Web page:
I had a conversation recently with an arty friend. She was telling me about her fear of pursuing her passion of illustrating children's books. She believed that she just wasn't "good enough." The conversation broke my heart, but I could identify with how she felt. I certainly have had my own doubts and struggles. So how can we conquer these fears and become the artists that we want to be?
"You can't build a reputation on what you are going to do."
1. First you have to start.
This seems so obvious. But how many of your projects, and how many of your goals are still just a dream? (I'll be honest I have quite a few sitting in a box in my studio. And I need to change that.)
But when we do start, I do think it's important to have specific goals. We need to ask ourselves; "Who am I as an artist? What exactly do I want to illustrate? And what I am I passionate about?"
The more specific you are, the less time you will waste in pursuing something that will distract you from your goals. I can paint in many styles, and someone once asked why I didn't advertise that I can paint realistic portraits. Well, because I don't want to paint realistic portraits. I want to illustrate children's books and magazines in the styles that I like. I want to write my own kidlit stories. So everything I do artistically, and recreationally for that matter, is serving that very specific goal.
2. Create A LOT of art.
We've all heard the adage that it takes 10,000 drawings for you to become a master at drawing. We need to draw a lot of art garbage before we get really good at drawing. I have a mountain of terrible sketches that I have happily recycled. Terrible art is not indicative that I am a terrible artist. It's part and parcel of my art process and how I visually problem solve. The more we create art, the better artists we become.
|Quote by Ira Glass, Poster art by Nikki Hampson|
3. Acknowledge your fear.
"Are you paralyzed with fear? That's a good sign. Fear is Good. Like self-doubt, fear is an indicator. Fear tells us what we have to do. Remember [the] rule of thumb: The more scared we are of a work or calling, the more sure we can be that we have to do it. Resistance is experienced as fear; the degree of fear equates the strength of resistance. Therefore the more fear we feel about a specific enterprise, the more certain we can be that the enterprise is important to us and to the growth of our soul."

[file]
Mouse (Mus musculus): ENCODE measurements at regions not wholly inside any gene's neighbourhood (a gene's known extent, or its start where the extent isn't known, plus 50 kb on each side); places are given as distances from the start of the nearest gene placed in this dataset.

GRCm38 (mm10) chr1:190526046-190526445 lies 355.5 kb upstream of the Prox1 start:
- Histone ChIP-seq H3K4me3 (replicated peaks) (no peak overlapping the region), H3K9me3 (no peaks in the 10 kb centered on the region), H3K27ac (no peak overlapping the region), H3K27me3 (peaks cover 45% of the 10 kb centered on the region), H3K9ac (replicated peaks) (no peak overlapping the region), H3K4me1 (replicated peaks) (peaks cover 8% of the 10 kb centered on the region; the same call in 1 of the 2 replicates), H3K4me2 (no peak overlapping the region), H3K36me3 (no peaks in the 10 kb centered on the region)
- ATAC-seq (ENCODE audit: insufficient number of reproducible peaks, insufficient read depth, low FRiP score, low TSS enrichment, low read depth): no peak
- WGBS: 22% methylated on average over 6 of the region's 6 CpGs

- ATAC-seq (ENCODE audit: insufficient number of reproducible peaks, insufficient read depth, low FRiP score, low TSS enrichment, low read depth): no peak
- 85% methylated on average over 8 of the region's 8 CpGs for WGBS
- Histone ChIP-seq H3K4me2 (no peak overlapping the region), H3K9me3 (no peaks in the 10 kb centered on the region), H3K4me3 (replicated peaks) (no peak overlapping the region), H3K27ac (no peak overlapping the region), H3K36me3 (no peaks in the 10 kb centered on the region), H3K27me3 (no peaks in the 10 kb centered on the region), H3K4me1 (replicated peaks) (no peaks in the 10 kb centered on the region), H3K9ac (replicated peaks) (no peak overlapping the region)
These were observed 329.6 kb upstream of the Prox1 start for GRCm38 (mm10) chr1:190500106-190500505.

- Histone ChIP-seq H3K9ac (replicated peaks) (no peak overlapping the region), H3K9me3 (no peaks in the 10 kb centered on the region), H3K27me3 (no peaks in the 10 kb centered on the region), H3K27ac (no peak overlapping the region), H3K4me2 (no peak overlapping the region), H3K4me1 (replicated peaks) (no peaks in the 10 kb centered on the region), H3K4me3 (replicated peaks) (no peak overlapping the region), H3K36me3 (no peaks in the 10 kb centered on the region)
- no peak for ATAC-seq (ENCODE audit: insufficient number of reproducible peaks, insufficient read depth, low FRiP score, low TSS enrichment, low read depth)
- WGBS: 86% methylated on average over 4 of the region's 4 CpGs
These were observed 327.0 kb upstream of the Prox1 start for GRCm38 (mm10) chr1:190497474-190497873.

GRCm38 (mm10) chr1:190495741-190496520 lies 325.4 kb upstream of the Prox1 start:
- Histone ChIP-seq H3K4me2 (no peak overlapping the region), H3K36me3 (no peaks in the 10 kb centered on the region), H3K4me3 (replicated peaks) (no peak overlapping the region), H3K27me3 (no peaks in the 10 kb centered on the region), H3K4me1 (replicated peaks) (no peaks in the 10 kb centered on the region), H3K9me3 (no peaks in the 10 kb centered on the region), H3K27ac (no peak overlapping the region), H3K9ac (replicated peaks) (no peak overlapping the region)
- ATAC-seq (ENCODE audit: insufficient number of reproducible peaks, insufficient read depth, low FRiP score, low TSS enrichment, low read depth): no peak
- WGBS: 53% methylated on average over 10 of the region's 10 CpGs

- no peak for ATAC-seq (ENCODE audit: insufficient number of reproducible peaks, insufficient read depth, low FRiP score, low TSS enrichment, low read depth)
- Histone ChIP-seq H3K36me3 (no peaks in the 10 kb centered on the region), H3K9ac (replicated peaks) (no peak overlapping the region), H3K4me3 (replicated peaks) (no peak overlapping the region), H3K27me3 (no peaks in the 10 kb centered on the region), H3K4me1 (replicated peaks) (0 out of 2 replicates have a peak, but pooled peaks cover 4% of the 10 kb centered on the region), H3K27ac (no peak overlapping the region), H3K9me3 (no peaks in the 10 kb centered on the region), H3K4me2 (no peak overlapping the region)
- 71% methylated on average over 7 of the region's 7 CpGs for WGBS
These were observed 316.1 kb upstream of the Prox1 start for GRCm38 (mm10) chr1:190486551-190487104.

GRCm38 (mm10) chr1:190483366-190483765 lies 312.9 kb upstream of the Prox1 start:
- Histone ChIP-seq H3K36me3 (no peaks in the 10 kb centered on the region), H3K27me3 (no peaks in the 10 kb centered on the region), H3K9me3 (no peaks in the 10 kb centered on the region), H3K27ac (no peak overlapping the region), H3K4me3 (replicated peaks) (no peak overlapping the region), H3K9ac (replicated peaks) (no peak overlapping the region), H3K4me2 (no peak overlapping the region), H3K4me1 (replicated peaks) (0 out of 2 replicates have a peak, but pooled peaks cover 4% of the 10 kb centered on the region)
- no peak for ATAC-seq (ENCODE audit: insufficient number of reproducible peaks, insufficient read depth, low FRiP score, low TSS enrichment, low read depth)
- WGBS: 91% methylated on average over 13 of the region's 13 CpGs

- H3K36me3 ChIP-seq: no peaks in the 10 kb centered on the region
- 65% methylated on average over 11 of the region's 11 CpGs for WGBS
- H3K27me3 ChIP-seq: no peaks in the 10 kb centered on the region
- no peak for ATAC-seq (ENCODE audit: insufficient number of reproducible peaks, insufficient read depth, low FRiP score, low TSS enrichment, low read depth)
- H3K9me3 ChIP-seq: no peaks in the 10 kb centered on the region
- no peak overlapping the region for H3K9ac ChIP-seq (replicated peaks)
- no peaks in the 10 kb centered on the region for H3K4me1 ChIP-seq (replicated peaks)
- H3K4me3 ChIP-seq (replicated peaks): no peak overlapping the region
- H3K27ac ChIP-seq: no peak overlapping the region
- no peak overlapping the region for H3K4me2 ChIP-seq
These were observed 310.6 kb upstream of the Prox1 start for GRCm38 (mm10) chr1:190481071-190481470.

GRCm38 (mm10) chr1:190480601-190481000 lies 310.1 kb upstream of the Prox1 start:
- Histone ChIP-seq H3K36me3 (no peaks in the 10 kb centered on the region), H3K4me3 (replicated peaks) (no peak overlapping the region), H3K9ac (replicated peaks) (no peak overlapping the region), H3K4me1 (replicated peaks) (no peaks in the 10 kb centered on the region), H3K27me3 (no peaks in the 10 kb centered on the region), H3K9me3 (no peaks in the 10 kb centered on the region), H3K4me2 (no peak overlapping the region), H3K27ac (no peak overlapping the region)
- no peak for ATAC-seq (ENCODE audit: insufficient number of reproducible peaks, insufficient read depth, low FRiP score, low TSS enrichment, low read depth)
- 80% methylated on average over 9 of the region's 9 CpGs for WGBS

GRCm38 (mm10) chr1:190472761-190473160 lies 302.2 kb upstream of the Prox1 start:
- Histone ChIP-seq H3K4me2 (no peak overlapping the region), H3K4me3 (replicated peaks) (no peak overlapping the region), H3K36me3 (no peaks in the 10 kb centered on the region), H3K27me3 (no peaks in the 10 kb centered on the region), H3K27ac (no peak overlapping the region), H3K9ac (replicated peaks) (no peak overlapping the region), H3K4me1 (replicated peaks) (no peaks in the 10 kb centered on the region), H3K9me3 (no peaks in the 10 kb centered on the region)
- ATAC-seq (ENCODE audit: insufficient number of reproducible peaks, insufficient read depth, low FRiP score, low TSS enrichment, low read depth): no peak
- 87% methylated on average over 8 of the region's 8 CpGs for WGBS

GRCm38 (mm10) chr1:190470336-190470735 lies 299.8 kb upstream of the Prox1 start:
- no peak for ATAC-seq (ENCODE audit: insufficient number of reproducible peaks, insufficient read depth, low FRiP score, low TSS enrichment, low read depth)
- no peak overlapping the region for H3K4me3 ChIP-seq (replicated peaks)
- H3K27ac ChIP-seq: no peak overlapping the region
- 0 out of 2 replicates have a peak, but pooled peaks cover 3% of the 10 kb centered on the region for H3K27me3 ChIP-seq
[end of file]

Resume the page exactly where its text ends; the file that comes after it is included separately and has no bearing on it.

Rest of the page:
-Steven Pressfield's The War of Art: Break Through the Blocks and Win Your Inner Creative Battles
"The empty space is the great horror and stimulant of creation. But there is also something predictable in the way the fear and apathy encountered at the beginning are accountable for feelings of elation at the end. These intensities of the creative process can stimulate desires of consistency and control, but history affirms that few transformative experiences are generated by regularity.
When asked for advice on painting, Claude Monet told people not to fear mistakes. The discipline of art requires constant experimentation, wherein errors are harbingers of original ideas because they introduce new directions for expression. The mistake is outside the intended course of action, and it may present something that we never saw before, something unexpected and contradictory, something that may be put to use."
-Shaun McNiff's Trust the Process: An Artist's Guide to Letting Go
4. Have the courage to continue.
In order to be successful we need to find courage within ourselves to keep working despite our self-doubt. Vincent Van Gogh started creating art within the last 10 years of his art, and it is comforting to know that his early works were pretty crummy. (Compare these examples from Drawing on the Right Side of the Brain showing his early drawing compared to one completed two years later:)
Carpenter, 1880 and Woman Mourning, 1882 by Vincent Van Gogh
But even with his anxieties and despite all the awful art he created earlier in his artistic journey, he kept creating. Through his hard work and stick-to-itiveness he eventually evolved into a master artist that we know and love today.
So friends, let's just take it one drawing and one painting at a time. If we have the courage to start and continue in our calling as kidlit creators, I know we will all be creating some beautiful art.
"Success is not final, failure is not fatal: it is the courage to continue that counts."
|Art by Meridth McKean Gimbel (me)|
Meridth McKean Gimbel is a freelance writer and illustrator who loves anything art related, story infused, and chocolate covered. When not working on her illustrations or writing stories, she is busy building a time machine so she can hang out with her pirate buddies and find buried treasure.
Meridth is happily represented by Linda Pratt at Wernick & Pratt. You can follow her work at: